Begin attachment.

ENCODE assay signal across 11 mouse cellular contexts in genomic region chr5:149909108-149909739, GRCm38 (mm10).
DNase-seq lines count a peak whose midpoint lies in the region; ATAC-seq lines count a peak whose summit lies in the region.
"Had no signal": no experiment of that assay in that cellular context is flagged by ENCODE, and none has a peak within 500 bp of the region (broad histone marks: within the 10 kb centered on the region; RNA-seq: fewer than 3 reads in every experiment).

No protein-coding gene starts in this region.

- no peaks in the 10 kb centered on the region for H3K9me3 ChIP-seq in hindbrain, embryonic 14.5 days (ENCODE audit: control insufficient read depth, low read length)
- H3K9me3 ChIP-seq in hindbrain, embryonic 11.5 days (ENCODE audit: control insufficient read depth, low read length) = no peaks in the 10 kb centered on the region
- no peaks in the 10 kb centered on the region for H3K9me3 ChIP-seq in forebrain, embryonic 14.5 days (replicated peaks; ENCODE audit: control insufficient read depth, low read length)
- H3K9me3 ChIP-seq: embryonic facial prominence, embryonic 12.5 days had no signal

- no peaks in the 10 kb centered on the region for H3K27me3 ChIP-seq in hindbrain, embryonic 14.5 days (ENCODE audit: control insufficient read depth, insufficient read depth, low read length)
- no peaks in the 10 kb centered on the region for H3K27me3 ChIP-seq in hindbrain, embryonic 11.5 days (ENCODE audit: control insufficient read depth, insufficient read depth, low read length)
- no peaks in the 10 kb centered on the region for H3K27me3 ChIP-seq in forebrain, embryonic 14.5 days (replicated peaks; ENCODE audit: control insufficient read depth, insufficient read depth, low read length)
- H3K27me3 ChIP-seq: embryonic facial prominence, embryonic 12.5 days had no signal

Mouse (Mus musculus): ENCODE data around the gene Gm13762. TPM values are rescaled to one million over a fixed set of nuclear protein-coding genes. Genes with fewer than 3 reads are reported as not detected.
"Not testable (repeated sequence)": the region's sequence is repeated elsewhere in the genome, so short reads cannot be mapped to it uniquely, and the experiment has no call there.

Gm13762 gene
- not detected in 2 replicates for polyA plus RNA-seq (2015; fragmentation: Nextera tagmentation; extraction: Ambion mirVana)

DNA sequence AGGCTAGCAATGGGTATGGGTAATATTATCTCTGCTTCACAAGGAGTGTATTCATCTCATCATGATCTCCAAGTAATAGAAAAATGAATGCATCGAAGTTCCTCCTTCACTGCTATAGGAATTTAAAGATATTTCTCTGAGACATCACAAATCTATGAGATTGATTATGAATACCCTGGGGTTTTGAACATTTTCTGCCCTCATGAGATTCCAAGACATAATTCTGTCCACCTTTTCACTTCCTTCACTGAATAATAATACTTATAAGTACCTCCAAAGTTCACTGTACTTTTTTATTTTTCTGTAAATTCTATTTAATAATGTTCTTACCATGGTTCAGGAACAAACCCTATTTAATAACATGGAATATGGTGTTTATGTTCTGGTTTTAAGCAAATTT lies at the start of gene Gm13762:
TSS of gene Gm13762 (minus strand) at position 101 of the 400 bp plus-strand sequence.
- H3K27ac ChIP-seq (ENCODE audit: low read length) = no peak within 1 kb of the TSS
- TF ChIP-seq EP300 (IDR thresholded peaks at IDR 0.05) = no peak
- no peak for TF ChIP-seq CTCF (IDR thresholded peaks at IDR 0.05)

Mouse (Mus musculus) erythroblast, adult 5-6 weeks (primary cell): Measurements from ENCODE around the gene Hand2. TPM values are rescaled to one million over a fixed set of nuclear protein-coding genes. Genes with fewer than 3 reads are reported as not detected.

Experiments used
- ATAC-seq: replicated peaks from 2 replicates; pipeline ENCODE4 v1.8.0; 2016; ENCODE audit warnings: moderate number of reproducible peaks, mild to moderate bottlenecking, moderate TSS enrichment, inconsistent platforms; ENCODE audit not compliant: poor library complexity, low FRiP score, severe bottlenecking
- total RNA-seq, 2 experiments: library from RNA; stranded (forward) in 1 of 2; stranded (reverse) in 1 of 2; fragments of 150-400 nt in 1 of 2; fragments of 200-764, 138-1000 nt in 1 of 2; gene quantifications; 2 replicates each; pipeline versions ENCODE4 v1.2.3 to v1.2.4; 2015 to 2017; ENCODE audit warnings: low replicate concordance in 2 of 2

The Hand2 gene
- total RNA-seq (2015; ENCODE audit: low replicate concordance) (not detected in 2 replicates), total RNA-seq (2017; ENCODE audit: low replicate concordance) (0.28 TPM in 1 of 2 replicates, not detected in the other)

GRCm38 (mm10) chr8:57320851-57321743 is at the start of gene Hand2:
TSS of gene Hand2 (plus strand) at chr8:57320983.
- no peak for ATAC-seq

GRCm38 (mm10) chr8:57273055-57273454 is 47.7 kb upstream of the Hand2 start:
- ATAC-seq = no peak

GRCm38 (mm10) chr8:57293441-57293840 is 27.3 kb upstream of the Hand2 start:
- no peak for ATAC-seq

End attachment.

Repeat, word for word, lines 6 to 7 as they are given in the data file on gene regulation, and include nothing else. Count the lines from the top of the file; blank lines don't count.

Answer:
- H3K9me3 ChIP-seq in hindbrain, embryonic 11.5 days (ENCODE audit: control insufficient read depth, low read length) = no peaks in the 10 kb centered on the region
- no peaks in the 10 kb centered on the region for H3K9me3 ChIP-seq in forebrain, embryonic 14.5 days (replicated peaks; ENCODE audit: control insufficient read depth, low read length)